Poet in the Kitchen

I wrote this line today… I knew when I wrote it that more would follow.

In its way, soup is poetry in a bowl…any recipe, really, is not unlike a poem.

One of the decisions in a poem is about line breaks…knowing where the units of thought, sound, image, begin and end. Recipes too have their groupings—dry that gets sifted and wet that gets creamed and added, if baking; or layers that build when cooking…oil, tomato paste, onion, garlic, green chili, cumin, cayenne…before the carrots before the lentils, before the broth.

Pace is a connection too. Time must be taken to cream well the butter and sugar, lest a dough be grainy. It takes more than a moment to let spices bloom, onions soften, and yeast to leaven. Listening takes time too…listening for sound, listening for insight or the whisper of the universe. And listening to what is already on the page—is it true to the inspiration, does it move? It all takes time. If rushed, the whole will tell and those who engage with it will know—though the knowing may be subtle. The cook and the poet will know too and not be satisfied.

Both practices—composing verse and working with a recipe— are about the addition and adjustment of elements for the sake of a greater whole. The spoon, the finger, the friend…all ways of tasting what is in process and considering—Too much of something? Too little? And then decide—how to bring into balance, into harmony…Or how to highlight the zing, the secret, the whoaaaa…and achieve the praise of raised eyebrows and the nodding of heads. Poetry is not so far removed—One must taste the words, savour them next to each other, and decide about the sounds—is it too soft-edged, too slippery, clumsy, or sharp? Do the contours of sound follow the shape of what I wish to say? Do the textures achieve the contrasts and cohesions the whole deserves?

The focus, the attention, the listening, the spaciousness of time, thought, being. The ways that one engages the senses… The praise of wonder—a phrase that wraps lovingly around something wanting said, the perfection of chemistry that leads to caramelized onions, to brioche, to the precise moment when lemon curd sets up into creamy, tangy, goodness. The beauty of vegetables arranged at the Farmer’s market that takes my breath away every Saturday; the way Lines Composed a Few Miles above Tintern Abbey can make me weep and so too a spoken word artist who marries voice to verse and sets it free, sets it soaring, breathing, shape-taking… Shape-taking like ingredients becoming something more when brought together…Shape-tasting like soup, in a plain bowl and lifted with a simple spoon; like soup, bright, warm, deep, delicious, good for the soul, and holding the promise that comes with nourishment and the pleasure of something more, something beyond…which is as real and true as the experience at hand…and for which there might not yet be language.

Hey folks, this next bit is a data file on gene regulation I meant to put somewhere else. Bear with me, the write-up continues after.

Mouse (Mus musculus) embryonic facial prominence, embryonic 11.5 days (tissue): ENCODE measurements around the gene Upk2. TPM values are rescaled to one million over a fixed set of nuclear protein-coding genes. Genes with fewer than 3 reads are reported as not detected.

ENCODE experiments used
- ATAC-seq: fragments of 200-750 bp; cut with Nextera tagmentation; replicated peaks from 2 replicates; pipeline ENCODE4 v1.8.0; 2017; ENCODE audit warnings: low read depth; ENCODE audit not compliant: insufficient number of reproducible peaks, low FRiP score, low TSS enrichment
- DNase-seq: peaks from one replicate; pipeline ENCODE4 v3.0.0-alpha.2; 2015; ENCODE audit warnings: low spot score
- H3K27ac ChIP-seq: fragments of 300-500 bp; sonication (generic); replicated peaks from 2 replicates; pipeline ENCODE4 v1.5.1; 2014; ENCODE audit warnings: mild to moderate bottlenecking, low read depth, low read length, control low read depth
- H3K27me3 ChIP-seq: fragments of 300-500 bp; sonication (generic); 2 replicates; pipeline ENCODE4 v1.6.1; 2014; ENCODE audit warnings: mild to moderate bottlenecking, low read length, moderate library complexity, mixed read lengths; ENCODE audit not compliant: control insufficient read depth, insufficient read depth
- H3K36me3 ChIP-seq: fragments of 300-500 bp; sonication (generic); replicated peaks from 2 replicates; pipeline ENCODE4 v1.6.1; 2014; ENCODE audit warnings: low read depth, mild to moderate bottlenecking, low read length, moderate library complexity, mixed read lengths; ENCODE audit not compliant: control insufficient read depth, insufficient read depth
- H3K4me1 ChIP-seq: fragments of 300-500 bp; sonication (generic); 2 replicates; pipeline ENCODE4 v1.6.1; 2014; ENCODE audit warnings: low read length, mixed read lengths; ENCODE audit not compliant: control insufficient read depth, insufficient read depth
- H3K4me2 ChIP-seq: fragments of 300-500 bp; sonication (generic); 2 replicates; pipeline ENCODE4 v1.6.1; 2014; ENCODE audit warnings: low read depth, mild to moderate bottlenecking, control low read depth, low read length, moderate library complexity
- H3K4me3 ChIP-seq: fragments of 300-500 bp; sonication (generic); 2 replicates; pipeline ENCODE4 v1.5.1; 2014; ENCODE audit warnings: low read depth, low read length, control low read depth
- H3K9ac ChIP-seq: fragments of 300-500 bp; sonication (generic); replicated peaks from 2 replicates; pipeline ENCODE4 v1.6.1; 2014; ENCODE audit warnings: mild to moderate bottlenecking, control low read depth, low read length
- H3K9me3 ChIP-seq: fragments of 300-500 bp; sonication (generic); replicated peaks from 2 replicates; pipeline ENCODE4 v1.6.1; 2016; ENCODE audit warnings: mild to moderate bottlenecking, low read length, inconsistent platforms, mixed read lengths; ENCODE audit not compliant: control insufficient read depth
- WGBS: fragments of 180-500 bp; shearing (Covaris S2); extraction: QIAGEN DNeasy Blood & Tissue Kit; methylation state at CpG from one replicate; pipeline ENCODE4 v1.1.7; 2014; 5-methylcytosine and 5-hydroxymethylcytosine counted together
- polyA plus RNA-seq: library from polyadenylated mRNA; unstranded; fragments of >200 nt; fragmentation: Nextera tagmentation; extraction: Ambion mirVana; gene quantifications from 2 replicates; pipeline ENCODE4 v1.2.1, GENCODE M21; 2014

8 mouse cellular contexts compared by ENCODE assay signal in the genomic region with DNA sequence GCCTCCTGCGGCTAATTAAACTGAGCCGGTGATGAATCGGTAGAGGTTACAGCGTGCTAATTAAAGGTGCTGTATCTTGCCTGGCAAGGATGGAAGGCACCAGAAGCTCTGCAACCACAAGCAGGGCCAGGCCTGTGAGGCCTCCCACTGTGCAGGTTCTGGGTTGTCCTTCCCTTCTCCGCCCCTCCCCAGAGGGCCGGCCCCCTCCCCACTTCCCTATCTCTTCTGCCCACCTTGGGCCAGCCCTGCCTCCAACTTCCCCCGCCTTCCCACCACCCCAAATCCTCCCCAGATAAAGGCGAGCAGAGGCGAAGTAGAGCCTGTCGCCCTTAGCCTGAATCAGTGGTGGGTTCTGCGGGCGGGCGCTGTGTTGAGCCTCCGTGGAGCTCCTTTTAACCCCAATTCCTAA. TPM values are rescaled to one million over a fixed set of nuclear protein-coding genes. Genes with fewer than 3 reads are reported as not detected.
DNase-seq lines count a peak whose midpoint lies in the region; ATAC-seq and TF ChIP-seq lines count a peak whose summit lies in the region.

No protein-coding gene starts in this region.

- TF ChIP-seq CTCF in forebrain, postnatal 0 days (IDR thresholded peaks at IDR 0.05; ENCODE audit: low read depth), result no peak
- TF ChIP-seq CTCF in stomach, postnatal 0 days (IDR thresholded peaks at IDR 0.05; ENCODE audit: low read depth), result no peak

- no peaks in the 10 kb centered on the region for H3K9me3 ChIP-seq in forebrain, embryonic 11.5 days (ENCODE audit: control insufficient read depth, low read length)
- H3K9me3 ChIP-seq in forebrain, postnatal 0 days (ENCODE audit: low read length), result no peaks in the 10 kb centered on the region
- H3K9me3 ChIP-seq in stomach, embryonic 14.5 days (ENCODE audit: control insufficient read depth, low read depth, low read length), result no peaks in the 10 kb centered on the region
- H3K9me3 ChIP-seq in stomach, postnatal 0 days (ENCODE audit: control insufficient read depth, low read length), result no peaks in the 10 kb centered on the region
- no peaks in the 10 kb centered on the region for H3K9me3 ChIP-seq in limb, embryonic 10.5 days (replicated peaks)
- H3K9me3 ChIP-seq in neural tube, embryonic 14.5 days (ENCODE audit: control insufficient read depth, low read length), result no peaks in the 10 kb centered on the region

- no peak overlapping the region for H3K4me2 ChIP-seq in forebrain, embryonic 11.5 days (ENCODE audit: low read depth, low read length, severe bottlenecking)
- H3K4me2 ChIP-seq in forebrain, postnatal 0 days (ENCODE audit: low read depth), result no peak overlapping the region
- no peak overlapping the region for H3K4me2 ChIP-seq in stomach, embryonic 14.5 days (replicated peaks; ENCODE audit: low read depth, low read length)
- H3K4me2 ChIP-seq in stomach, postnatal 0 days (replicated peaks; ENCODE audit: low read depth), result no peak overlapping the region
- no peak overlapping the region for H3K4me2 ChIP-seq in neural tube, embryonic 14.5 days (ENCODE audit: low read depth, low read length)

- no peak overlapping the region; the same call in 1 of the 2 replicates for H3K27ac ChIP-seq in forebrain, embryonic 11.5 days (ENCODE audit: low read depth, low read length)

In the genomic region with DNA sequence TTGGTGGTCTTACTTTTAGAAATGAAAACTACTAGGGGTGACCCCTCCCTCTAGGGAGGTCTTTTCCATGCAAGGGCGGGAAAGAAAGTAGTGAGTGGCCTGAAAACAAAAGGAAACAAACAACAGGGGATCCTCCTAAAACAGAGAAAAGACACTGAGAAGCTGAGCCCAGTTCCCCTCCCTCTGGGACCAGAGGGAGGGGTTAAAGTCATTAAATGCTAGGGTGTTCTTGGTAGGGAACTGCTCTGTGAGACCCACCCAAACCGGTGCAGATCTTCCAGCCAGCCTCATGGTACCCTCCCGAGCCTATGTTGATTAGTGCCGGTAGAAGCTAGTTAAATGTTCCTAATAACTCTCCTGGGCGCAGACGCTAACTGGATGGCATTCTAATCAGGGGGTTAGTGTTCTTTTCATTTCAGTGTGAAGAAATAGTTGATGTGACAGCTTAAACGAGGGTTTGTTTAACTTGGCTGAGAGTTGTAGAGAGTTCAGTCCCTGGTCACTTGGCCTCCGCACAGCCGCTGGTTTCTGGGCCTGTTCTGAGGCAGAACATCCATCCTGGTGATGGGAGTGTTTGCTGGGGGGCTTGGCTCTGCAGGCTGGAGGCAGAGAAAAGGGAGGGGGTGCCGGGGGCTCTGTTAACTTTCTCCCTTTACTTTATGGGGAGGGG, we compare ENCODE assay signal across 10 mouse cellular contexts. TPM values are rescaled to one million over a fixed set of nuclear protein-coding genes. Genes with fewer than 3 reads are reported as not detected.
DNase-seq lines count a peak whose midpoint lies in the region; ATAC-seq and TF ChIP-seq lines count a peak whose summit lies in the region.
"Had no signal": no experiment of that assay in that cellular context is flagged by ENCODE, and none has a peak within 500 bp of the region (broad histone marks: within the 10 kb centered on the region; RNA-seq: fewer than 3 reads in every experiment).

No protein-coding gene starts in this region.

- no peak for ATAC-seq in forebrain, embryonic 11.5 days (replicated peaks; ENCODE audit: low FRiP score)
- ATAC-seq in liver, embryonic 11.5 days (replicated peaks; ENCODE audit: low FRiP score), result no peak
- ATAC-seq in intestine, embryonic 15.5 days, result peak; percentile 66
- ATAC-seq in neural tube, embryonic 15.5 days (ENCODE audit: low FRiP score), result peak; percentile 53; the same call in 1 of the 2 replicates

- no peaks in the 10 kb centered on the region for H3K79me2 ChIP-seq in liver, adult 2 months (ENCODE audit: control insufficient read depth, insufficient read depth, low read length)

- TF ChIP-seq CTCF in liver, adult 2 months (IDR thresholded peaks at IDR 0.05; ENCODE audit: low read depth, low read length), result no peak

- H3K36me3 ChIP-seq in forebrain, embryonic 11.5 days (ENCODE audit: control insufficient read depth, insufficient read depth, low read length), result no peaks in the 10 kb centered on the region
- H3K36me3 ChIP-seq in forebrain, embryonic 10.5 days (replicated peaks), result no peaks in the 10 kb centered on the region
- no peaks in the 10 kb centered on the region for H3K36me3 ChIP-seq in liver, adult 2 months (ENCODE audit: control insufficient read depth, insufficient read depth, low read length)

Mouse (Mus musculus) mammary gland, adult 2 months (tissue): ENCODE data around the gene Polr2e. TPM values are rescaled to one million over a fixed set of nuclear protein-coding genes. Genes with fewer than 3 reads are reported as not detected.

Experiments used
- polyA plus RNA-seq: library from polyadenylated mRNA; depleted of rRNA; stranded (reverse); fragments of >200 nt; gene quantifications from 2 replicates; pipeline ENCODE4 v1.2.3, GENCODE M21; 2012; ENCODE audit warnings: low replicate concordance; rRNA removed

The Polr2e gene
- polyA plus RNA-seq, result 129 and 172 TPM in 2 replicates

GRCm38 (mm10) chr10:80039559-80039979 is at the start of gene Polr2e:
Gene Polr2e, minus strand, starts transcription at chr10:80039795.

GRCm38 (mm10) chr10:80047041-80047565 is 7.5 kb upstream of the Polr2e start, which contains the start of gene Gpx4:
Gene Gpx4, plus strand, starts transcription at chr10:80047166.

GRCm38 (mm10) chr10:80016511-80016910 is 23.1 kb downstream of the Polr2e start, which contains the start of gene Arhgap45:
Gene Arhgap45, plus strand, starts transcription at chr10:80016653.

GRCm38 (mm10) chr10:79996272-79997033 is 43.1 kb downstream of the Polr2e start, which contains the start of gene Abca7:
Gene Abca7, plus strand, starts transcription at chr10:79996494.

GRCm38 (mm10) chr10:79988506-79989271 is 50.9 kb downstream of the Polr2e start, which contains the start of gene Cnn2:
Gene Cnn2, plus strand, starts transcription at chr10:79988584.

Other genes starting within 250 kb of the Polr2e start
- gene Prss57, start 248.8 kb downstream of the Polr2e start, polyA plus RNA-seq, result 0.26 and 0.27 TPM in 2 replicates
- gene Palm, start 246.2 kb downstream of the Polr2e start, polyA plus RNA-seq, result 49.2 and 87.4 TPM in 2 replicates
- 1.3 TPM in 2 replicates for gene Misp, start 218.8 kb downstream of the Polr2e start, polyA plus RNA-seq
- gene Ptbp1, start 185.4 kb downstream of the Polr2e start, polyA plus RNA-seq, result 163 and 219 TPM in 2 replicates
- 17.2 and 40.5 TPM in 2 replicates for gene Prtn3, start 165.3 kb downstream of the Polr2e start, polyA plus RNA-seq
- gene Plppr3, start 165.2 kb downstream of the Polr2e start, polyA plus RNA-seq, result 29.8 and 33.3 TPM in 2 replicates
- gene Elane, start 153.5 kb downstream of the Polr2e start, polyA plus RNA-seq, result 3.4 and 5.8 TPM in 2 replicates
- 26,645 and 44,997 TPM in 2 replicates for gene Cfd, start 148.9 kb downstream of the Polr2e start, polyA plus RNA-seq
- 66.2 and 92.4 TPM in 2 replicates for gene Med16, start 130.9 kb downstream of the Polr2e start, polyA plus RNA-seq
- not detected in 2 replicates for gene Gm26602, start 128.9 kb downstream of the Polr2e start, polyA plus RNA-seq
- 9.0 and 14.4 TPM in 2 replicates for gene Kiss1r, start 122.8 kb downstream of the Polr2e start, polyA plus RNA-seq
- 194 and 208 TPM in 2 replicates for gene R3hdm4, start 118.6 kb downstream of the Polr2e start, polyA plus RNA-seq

And isn’t that a good thing… there is more verse to come.

6 Comments Add yours

  1. Marie says:

    Very reflective!

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    1. Thank you…! It was pure pleasure to sit long enough to let this appear…

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  2. Beautiful, Kim: Your poetry, your soup and YOU!
    Lentils are so inspiring…

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  3. Genie Bryan says:

    So glad to find your blog and know you are well and still writing!

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    1. Whoa!! How are you, where are you, what are you up to?? Good to hear from you…!

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      1. Genie says:

        I am safe & sound 🙂 In Georgia teaching at a small regional state uni, happily married (Who knew that could happen!!). Feel free to shoot me an email at the email address I provided when I left my comment for more sharing 🙂

        Like

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